The longstanding annual average temperature on the island is 8 °C. The average wind speed in Kloster is 7 m/s. In comparison to the nearby island of Rügen, the average annual precipitation on Hiddensee is markedly less at 540 millimetres.
In 2008, Hiddensee-Dornbusch was the sunniest place in Germany, as reported by the weather service, Meteomedia, with 2,168 hours of sunshine. The data was gathered by Meteomedia's own weather station ( ; ).
Flora and faunaEdit
Hiddensee is the largest island in the Western Pomerania Lagoon Area National Park and blends an old cultural landscape with the wood pastures of the original dune heathland. The large accumulations of new land in the northeast (Alter and Neuer Bessin) and south (at the Gellen) of Hiddensee offer habitats for numerous invertebrates, such as worms and mussels. These in turn provide nourishment for many migrating birds. For example, the area around the island is one of the most important crane roosting areas in Germany. The southern tip of the island is, like the Neuer Bessin was therefore classified as conservation zone I of the national park und is out-of-bounds. On the island are two nature reserves, the Dünenheide auf der Insel Hiddensee Nature Reserve between Neuendorf and Vitte and the Dornbusch und Schwedenhagener Ufer Nature Reserve in the north.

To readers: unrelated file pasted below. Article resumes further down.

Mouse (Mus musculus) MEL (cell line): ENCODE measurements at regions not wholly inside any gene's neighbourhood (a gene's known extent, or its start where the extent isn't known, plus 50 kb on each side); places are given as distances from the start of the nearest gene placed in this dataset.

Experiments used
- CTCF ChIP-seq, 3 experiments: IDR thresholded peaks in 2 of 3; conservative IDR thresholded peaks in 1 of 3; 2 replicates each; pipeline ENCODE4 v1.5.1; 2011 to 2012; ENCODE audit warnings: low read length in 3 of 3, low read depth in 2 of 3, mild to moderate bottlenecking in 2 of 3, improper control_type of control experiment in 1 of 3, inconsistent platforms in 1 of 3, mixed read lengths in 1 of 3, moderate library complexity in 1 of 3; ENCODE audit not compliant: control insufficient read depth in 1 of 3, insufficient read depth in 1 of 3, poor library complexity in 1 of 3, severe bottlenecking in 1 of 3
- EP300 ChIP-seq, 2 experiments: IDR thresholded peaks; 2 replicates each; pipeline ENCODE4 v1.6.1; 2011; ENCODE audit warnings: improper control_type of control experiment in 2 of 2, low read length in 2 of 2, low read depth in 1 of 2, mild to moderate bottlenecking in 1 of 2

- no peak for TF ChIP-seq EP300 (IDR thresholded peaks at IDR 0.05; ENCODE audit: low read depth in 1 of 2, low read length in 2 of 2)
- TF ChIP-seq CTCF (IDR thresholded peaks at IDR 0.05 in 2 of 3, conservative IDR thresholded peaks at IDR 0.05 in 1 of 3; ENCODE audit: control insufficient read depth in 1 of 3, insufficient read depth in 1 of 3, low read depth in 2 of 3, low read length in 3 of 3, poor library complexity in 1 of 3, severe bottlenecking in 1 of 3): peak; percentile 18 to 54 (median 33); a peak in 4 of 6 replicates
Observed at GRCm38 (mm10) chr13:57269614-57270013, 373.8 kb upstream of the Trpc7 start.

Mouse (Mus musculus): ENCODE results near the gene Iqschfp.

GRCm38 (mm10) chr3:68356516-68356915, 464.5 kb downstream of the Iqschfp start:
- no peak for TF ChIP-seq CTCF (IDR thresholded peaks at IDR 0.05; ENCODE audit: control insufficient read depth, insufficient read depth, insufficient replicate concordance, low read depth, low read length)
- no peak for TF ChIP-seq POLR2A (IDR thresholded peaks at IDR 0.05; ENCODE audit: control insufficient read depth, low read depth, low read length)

The Naturschutzgesellschaft Hiddensee und Boddenlandschaft maintains a national park house in Vitte, with a permanent exhibition of fauna and flora.
In 1936 the Hiddensee Bird Observatory was established on the island.
The municipality of Insel Hiddensee ("Island of Hiddensee") has four subdivisions (from north to south):
Grieben is the oldest, northernmost and smallest village on Hiddensee and lies on the eastern edge of the uplands of the island. Its name comes from the Slavic grib (for "mushroom"). Grieben has no harbour of its own.